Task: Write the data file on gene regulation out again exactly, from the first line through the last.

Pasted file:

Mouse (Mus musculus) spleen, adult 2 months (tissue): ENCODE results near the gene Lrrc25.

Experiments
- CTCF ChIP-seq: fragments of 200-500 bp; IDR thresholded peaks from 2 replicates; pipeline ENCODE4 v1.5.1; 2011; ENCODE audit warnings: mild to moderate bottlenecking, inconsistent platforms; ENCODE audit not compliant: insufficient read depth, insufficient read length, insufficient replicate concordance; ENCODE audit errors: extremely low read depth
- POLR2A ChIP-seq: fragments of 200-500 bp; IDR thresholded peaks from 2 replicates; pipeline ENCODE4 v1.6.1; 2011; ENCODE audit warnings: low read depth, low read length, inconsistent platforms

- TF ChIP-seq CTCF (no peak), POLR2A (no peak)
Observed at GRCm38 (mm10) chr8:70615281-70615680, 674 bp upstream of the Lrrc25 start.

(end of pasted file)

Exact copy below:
Mouse (Mus musculus) spleen, adult 2 months (tissue): ENCODE results near the gene Lrrc25.

Experiments
- CTCF ChIP-seq: fragments of 200-500 bp; IDR thresholded peaks from 2 replicates; pipeline ENCODE4 v1.5.1; 2011; ENCODE audit warnings: mild to moderate bottlenecking, inconsistent platforms; ENCODE audit not compliant: insufficient read depth, insufficient read length, insufficient replicate concordance; ENCODE audit errors: extremely low read depth
- POLR2A ChIP-seq: fragments of 200-500 bp; IDR thresholded peaks from 2 replicates; pipeline ENCODE4 v1.6.1; 2011; ENCODE audit warnings: low read depth, low read length, inconsistent platforms

- TF ChIP-seq CTCF (no peak), POLR2A (no peak)
Observed at GRCm38 (mm10) chr8:70615281-70615680, 674 bp upstream of the Lrrc25 start.